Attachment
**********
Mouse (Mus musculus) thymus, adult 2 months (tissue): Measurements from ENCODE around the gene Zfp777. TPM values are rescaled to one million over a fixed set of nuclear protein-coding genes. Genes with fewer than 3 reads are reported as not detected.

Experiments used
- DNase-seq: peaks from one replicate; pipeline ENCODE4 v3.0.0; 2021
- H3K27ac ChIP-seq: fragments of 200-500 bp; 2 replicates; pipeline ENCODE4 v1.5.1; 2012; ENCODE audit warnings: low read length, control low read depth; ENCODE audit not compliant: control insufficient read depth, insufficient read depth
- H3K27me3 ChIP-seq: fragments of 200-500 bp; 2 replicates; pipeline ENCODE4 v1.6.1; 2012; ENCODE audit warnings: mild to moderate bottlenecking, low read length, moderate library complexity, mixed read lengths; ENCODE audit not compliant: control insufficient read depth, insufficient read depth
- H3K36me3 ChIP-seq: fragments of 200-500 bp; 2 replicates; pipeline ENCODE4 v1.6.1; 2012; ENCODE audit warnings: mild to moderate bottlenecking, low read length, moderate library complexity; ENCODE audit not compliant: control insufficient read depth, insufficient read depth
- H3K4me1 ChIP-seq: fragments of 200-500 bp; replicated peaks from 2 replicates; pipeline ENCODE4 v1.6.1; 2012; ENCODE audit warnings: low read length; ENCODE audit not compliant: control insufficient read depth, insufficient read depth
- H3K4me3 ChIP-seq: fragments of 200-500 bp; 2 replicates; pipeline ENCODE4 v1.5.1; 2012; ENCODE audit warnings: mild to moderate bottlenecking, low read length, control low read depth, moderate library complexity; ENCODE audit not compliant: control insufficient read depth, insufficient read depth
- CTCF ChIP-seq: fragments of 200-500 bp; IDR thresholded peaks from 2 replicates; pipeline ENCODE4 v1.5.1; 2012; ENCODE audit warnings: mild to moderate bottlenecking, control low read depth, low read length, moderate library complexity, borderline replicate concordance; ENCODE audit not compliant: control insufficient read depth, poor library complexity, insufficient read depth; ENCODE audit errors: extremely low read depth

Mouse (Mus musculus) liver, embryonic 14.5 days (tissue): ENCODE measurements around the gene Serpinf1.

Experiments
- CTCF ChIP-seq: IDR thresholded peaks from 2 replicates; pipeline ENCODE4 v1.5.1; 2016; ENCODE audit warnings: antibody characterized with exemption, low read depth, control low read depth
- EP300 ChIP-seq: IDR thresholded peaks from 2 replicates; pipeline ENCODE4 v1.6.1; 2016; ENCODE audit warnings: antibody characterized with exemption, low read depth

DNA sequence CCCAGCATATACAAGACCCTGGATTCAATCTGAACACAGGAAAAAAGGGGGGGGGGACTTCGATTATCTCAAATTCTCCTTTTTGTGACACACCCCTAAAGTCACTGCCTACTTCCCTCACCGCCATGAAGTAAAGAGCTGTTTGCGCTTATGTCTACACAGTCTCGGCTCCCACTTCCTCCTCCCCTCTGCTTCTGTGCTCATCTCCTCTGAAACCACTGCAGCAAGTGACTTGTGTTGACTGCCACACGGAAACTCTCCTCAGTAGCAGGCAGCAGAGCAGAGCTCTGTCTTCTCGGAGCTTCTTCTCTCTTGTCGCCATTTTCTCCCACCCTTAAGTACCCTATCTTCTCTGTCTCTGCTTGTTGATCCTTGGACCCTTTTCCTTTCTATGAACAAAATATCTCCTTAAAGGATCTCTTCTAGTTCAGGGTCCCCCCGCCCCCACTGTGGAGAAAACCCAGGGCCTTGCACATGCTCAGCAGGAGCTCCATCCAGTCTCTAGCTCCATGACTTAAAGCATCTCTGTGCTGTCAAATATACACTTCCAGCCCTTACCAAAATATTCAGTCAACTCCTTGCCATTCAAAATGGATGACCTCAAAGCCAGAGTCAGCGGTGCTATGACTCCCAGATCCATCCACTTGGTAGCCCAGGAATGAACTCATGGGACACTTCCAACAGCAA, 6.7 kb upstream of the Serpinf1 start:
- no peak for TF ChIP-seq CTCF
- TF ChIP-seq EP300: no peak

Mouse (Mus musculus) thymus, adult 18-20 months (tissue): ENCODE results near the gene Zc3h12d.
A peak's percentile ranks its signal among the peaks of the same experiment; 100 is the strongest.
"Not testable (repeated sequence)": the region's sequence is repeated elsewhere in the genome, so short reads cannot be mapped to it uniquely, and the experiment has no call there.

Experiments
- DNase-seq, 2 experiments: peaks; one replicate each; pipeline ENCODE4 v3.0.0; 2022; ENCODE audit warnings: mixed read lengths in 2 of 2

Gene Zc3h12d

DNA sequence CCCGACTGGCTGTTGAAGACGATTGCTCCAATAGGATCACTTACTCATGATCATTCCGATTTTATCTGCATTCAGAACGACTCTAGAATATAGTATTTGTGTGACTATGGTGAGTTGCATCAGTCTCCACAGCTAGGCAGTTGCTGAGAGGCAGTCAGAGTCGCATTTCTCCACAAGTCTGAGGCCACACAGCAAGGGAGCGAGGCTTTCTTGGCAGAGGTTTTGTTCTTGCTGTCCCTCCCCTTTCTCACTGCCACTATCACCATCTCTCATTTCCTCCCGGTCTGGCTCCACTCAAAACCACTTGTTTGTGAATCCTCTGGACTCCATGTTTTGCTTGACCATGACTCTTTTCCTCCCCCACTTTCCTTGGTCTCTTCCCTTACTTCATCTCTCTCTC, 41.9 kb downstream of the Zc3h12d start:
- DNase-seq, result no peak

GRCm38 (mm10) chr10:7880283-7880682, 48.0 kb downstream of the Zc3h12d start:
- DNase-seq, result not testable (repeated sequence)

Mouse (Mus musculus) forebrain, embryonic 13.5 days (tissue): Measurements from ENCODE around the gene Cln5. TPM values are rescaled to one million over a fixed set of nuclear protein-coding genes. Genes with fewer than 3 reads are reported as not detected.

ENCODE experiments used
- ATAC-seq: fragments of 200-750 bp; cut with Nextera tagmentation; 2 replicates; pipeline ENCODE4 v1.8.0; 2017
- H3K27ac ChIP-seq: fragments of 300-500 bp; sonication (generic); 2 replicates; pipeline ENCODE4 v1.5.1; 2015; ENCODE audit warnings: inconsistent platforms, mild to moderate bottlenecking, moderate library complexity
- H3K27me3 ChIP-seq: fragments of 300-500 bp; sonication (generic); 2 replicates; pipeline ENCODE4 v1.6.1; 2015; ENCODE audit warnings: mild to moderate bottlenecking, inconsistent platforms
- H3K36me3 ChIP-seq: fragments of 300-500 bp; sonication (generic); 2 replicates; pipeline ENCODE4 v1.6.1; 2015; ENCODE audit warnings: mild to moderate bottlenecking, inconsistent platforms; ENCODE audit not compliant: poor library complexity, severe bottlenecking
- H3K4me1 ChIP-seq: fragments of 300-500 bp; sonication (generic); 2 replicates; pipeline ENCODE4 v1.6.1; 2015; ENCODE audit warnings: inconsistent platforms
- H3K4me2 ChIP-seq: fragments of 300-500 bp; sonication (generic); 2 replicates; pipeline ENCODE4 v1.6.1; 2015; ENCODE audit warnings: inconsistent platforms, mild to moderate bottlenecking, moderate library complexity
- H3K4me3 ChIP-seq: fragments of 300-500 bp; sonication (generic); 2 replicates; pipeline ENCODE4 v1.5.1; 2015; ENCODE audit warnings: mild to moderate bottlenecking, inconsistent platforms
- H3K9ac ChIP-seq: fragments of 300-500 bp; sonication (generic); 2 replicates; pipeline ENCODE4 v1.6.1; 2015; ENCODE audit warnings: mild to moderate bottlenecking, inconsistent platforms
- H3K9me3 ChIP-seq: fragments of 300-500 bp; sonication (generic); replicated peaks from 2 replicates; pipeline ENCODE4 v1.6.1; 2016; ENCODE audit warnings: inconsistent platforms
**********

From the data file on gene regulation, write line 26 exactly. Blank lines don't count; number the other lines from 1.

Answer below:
- DNase-seq, result not testable (repeated sequence)